Check The Electrical Panel And Filter When Your AC Stops Working
Posted on: 10 August 2018
If you notice it's hotter than usual in your home and then realize you haven't heard the air conditioner kick in recently, you may wonder what you should do. While you'll need to call an HVAC technician to get central air repair services if something is malfunctioning, there are some things you can check first yourself. A simple fix might be all that's needed to get the cool air flowing again. Here are some things to check.
Check For A Tripped Circuit
Your AC is probably on its own circuit, so if it trips, you won't notice lights or your television going off. So one of the first things to check when your AC doesn't work at all is the electrical panel. If the circuit is flipped off, flip it back on and see if it stays on. If it flips back off, you should call for an inspection to make sure the wiring is okay and your home isn't at risk of a fire due to faulty wiring in the AC. If the circuit flips off a second time, leave it off until your AC is inspected or until you've spoken with the HVAC technician just to be safe.
See If The Filter Is Clogged
A clogged filter can cause your AC to shut down. This might occur if the air handler has to struggle so much to pull air through the clogged filter that it overheats. When that happens, the AC shuts down to keep from damaging itself. This can also lead to a malfunction known as short cycling. That's when your air conditioner turns on for a short time and then turns right back off when it starts overheating. The result is that your AC can't cool your home. Changing the filter could solve this problem. When you change the filter, mark the date on it so you remember when it's due again. You might need to change it about once a month to keep your air conditioner working in the summer.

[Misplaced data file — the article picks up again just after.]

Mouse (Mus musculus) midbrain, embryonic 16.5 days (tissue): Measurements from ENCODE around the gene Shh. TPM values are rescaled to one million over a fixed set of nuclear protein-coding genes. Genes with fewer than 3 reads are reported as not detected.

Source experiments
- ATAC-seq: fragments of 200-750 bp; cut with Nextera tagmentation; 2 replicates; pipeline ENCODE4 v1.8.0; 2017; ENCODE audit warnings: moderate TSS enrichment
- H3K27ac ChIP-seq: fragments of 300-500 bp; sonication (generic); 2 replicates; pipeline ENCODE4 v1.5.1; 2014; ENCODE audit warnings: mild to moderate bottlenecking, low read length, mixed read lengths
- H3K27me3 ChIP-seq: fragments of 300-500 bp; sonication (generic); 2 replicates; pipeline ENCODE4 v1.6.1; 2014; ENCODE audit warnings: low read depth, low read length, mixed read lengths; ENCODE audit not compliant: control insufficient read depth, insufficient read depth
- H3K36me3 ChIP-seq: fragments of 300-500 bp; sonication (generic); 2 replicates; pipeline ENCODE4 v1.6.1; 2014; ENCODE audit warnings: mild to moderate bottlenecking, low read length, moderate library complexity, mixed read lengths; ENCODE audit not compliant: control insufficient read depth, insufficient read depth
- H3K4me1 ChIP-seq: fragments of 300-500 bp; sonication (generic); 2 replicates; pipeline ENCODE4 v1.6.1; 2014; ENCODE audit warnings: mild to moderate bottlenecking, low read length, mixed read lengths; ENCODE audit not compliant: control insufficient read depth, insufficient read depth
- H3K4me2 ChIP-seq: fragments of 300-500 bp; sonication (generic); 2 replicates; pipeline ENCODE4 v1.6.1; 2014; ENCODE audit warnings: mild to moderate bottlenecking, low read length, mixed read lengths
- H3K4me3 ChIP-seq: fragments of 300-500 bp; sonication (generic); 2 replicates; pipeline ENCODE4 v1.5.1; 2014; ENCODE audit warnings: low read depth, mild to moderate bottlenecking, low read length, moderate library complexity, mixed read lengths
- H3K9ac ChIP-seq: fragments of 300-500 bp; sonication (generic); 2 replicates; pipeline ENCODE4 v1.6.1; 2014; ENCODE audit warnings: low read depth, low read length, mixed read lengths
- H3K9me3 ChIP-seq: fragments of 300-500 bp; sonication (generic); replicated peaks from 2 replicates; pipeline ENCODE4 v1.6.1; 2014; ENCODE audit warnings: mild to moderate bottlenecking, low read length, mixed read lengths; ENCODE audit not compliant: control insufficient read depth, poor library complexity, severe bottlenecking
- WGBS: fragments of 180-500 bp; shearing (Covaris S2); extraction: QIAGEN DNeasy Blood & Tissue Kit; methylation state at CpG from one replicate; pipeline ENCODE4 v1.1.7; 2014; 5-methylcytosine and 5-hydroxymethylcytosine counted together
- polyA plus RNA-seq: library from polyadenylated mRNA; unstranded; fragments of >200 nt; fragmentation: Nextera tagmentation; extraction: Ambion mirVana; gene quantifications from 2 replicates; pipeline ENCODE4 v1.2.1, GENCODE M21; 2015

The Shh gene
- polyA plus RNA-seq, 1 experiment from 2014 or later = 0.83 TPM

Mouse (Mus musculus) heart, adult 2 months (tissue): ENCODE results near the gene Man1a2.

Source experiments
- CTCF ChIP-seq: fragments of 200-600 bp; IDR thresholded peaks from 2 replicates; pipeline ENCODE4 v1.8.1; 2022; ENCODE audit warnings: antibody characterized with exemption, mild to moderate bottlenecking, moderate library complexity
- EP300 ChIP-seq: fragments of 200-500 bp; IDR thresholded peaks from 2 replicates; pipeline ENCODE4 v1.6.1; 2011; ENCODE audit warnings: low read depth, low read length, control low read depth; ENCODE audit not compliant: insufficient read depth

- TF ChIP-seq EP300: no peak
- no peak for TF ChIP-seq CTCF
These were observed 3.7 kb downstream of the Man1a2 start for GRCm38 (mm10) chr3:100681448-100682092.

Another problem that can happen with a clogged filter is that the coils freeze up and your AC can no longer cool your home. The restricted air flow due to the dirty filter allows condensation to freeze on the coils with refrigerant in them. Changing the filter might solve this problem, but you'll need to allow plenty of time for the ice to thaw off before you'll know for sure. If changing the filter doesn't get your AC working properly again, it might be dirty inside or have a broken part, so calling an HVAC technician might be necessary after you've confirmed the unit is getting power.Share